In The Kitchen With Peruvian Culinary Maestro Virgilio Martinez

As senior editor of the “Holland Herald”, KLM’s inflight magazine, I have the delightful privilege of interviewing remarkable people at exotic locations all over the world. Recently, I travelled to Lima, Peru, to spend a couple of days with leading chef Virgilio Martinez (40), whose restaurant Central is ranked among the best five in the world.

After any long flight, the things I usually want most are a shower and a nap. But after my 12.5-hour flight from Amsterdam to Lima, I have other priorities. You can’t be napping when you have a dinner invitation for Central. This is the fifth-best restaurant in the world and has a three-to-six-month waiting list.

With a photographer (plus assistant), a producer and a stylist, I’ve travelled to Peru for an interview with Virgilio Martinez, a youthful culinary maestro who also featured in the popular Netflix series “Chef’s Table”. Martinez is especially interesting because he has a unique culinary philosophy. All his dishes are inspired by Peru’s many differences in altitude and its great diversity of ecosystems.

Each dish is like a work of art

Central is located in one of the more modest streets of the elegant district of Miraflores. The most striking feature in the restaurant’s attractively simple interior is the open kitchen, which is partitioned off from the dining area by a glass wall. The menu is mesmerising, featuring no less than 17 courses, with fascinating names like “Lofty Andes” and “Forest Cotton”, along with the altitudes at which the ingredients were gathered.

When the plates are served, it becomes patently obvious that Central is not just a treat for the taste buds, but also a joy to behold: each dish is like a work of art, almost too beautiful to eat. The artist himself comes to our table to ask if we are enjoying our meal. This personal attention is a key factor in his success. Having polished off 17 courses, each of which is a delicate sensory sensation, we roll back to our hotel and head straight to bed.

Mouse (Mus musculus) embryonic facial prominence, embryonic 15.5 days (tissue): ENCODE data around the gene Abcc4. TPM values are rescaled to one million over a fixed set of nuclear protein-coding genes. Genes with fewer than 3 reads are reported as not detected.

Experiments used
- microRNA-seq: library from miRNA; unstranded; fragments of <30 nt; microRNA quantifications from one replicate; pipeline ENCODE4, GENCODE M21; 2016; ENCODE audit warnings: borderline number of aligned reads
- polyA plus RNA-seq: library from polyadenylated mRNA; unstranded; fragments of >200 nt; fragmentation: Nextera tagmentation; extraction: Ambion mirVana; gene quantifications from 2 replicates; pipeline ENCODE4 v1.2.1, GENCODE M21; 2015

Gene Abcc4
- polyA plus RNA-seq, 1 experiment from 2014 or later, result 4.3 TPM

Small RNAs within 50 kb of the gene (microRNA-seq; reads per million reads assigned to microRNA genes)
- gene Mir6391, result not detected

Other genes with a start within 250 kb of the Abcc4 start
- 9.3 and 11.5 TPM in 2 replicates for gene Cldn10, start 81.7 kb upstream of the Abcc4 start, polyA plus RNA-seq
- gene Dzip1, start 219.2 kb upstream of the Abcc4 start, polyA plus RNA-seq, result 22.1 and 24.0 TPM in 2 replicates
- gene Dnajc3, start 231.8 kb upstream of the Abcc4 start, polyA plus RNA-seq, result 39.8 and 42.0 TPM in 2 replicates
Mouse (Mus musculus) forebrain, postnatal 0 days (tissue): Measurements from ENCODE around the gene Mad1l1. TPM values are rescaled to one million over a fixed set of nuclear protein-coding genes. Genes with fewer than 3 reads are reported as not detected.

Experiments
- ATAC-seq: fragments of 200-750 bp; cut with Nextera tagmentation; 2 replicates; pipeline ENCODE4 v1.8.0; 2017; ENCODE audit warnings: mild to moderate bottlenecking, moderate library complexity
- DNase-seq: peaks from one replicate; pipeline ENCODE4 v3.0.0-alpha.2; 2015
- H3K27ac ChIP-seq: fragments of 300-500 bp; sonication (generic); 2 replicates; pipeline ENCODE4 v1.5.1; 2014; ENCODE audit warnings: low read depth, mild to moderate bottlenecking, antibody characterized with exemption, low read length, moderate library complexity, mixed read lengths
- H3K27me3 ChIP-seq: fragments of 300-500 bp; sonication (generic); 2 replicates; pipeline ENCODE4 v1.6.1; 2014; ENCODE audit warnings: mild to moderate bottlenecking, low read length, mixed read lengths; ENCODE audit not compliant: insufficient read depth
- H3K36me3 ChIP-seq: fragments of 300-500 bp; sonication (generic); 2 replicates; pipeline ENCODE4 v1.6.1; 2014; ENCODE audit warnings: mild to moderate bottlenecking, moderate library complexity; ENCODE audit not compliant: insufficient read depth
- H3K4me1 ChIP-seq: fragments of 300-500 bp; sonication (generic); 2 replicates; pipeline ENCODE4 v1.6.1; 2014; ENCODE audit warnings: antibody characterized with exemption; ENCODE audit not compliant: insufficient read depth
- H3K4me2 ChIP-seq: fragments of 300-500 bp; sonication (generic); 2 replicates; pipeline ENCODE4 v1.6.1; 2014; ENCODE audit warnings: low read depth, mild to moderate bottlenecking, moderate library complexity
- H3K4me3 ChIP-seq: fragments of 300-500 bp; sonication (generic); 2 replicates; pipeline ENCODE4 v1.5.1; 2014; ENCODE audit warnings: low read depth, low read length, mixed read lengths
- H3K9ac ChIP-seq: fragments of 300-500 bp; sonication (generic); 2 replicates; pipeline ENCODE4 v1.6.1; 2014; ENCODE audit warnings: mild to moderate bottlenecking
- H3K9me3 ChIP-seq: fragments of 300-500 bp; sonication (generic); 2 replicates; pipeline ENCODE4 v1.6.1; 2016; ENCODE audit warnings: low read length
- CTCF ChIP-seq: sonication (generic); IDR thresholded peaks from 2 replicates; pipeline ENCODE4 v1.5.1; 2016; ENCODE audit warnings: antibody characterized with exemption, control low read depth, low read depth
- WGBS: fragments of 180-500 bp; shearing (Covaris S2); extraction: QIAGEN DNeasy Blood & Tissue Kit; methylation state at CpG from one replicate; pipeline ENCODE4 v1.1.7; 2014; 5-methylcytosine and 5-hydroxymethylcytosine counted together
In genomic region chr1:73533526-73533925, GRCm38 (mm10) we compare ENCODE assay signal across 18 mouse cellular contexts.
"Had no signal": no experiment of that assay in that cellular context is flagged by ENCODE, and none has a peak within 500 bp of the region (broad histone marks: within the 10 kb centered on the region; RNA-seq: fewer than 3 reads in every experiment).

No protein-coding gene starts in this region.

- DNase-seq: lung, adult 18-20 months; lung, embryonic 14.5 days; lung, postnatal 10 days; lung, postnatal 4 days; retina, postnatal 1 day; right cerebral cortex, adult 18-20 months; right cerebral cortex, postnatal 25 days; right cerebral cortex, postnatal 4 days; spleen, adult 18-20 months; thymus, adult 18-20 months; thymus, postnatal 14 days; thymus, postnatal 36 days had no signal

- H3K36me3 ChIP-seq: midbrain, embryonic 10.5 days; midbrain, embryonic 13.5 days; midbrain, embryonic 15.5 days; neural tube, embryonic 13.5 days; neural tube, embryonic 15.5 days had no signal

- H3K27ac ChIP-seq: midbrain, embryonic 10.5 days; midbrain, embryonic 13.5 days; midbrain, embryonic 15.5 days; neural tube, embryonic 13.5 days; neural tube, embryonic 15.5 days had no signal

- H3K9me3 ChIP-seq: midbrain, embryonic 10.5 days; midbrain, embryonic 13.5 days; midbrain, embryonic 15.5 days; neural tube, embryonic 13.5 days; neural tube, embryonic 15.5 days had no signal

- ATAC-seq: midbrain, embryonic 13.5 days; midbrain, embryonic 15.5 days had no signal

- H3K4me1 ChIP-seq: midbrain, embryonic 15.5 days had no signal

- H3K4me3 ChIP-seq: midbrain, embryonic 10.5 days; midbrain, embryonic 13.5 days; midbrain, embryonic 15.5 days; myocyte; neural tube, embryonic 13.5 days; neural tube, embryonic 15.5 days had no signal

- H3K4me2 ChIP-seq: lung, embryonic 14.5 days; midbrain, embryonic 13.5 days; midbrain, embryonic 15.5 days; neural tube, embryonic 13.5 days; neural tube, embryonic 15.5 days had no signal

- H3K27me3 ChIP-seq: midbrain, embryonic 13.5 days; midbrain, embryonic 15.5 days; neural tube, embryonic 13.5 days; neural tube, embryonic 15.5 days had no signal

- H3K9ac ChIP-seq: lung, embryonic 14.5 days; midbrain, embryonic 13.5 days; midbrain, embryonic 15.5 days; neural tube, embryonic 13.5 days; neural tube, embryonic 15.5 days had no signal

The incredible range of the Peruvian cuisine

The next morning, Martinez welcomes us at Central, looking bright-eyed and ready for the photo shoot and interview. He is accompanied by his wife, Pia Leon, with whom he runs the kitchen, and his son Cristobal. Martinez tastes the bar of Tony Chocolonely I brought from the Netherlands. The caramel and sea salt flavour gets a thumbs up from the expert, who is a lover of (sea) salt.

After the shoot, Martinez gives us a tour of the kitchen, where his team of young chefs started work at 7.30 a.m. The maestro has a special “corner for experiments”, as he calls it. This is where he tests and combines new products that are sent to him by suppliers all over Peru. There’s a photo gallery of all the special ingredients, along with information about their origins.

Martinez is not a big talker, but when the conversation turns to cooking, his eyes light up and his tongue loosens. He speaks passionately of his mission to familiarise his compatriots and international guests with the incredible range of Peruvian cuisine and so-called “superfoods”.

Another day with Martinez

The next day we head out to Martinez’s farm, an hour’s drive from Lima, to marvel at the wealth of produce available there. Our trip out to the farm confirms just how varied the Peruvian landscape is, taking us from the coast through a desert to a verdant oasis. The farm is run by a local family, with whom Martinez cooperates intensively. Every few days, they send him fresh ingredients, from broccoli to potatoes (of which there are more than 4,000 indigenous varieties in Peru).

Martinez and his wife have already arrived and are then styled for the photo shoot. The maestro looks a bit uncomfortable when asked to pose for the camera, prompting Leon to tease him, “You’re the superstar here! This is all part of the game!” During a break, she tells me that it’s quite a challenge combining long hours in the restaurant, a move to a new location, the opening of a new restaurant in Cuzco and, lest we forget, raising a child at the same time.

“But we know this is just a phase and that we have to seize this opportunity.”Fortunately, they’re heading off on holiday to Mexico soon. “That sounds lovely,” I remark. “Do you think we’ll be spending a few weeks on the beach?” Leon laughs. “If only! We’ll only be there for four days. We can’t stay away any longer than that”–the downside to being one of the top five restaurants in the world.

Would you like to read the full interview with Virgilio Martinez? It’s on board in the November issue of“Holland Herald” and online at!